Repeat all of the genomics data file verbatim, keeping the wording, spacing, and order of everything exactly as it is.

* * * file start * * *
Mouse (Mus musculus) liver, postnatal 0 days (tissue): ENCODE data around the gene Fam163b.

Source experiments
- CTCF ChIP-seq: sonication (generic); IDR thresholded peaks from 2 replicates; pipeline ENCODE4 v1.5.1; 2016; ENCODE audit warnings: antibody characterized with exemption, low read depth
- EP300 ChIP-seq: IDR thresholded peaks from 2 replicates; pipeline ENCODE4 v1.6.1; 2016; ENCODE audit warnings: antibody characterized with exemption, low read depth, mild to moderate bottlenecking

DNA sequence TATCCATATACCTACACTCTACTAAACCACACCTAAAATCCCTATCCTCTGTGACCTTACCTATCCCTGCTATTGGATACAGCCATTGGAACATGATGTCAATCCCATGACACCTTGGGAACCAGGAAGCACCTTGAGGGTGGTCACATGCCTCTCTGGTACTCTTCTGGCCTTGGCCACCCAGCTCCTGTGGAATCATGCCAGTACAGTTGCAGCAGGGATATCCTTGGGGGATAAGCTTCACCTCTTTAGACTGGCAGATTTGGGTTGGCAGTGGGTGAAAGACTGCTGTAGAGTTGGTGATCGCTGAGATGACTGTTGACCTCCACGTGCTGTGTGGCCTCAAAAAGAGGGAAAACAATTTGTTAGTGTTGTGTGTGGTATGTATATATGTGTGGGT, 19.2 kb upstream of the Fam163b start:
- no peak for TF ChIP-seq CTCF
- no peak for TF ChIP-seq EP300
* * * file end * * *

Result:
Mouse (Mus musculus) liver, postnatal 0 days (tissue): ENCODE data around the gene Fam163b.

Source experiments
- CTCF ChIP-seq: sonication (generic); IDR thresholded peaks from 2 replicates; pipeline ENCODE4 v1.5.1; 2016; ENCODE audit warnings: antibody characterized with exemption, low read depth
- EP300 ChIP-seq: IDR thresholded peaks from 2 replicates; pipeline ENCODE4 v1.6.1; 2016; ENCODE audit warnings: antibody characterized with exemption, low read depth, mild to moderate bottlenecking

DNA sequence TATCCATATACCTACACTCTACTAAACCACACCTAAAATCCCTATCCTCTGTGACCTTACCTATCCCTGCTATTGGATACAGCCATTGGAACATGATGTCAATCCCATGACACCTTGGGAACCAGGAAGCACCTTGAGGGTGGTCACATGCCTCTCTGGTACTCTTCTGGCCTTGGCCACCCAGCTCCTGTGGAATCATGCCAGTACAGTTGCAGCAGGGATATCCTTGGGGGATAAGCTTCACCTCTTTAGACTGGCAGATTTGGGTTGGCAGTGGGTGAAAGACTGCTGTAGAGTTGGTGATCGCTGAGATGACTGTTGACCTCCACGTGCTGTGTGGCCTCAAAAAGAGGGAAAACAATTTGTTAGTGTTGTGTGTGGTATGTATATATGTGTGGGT, 19.2 kb upstream of the Fam163b start:
- no peak for TF ChIP-seq CTCF
- no peak for TF ChIP-seq EP300